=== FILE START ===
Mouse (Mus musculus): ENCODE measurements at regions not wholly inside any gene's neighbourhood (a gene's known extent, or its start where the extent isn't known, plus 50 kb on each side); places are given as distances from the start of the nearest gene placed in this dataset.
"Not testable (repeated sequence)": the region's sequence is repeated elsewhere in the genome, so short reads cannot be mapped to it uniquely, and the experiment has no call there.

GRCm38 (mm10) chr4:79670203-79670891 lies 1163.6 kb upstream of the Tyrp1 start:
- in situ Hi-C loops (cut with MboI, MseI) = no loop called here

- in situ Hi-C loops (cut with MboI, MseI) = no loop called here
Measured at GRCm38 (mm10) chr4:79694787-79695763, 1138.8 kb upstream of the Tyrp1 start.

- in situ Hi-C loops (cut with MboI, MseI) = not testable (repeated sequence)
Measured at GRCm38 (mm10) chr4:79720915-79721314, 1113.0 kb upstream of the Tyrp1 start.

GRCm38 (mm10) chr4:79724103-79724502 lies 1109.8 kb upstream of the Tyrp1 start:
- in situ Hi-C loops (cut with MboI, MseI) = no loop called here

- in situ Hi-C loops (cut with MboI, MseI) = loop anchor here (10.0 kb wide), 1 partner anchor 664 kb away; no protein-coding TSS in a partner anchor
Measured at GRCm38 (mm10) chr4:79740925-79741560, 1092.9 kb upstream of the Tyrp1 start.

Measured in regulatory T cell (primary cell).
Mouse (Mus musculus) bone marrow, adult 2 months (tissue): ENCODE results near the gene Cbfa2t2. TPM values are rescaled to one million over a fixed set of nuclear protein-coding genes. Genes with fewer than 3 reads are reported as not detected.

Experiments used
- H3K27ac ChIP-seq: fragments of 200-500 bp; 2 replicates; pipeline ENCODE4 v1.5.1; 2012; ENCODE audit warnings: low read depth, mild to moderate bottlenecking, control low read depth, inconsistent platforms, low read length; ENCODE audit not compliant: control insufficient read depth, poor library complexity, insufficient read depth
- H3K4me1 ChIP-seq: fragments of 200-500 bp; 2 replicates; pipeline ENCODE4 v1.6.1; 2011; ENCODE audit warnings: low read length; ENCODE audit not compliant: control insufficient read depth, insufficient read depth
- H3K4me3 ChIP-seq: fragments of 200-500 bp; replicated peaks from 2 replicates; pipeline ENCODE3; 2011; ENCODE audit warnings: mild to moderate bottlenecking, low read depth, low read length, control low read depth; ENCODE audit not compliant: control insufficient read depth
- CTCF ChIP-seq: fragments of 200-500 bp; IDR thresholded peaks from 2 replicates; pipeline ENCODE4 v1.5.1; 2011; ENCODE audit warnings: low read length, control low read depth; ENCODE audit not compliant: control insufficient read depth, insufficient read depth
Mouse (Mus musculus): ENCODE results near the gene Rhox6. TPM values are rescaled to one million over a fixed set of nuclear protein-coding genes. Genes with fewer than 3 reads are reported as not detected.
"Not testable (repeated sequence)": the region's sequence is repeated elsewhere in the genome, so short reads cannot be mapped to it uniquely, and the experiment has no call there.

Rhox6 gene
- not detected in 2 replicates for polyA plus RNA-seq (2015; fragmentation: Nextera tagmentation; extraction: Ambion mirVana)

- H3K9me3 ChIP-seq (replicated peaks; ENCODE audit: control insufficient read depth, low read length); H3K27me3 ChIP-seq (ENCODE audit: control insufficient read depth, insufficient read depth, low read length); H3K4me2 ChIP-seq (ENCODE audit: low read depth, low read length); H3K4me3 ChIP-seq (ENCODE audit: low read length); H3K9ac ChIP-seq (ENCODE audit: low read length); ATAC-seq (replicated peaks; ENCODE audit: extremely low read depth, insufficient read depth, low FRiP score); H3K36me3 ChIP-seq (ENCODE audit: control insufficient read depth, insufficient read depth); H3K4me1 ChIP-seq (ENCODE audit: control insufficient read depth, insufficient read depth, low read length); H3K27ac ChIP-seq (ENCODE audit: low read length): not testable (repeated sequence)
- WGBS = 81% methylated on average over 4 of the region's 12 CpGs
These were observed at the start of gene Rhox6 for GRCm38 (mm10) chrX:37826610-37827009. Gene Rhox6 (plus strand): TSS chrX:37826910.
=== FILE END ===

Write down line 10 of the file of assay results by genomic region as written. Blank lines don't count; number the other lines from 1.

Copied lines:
- in situ Hi-C loops (cut with MboI, MseI) = no loop called here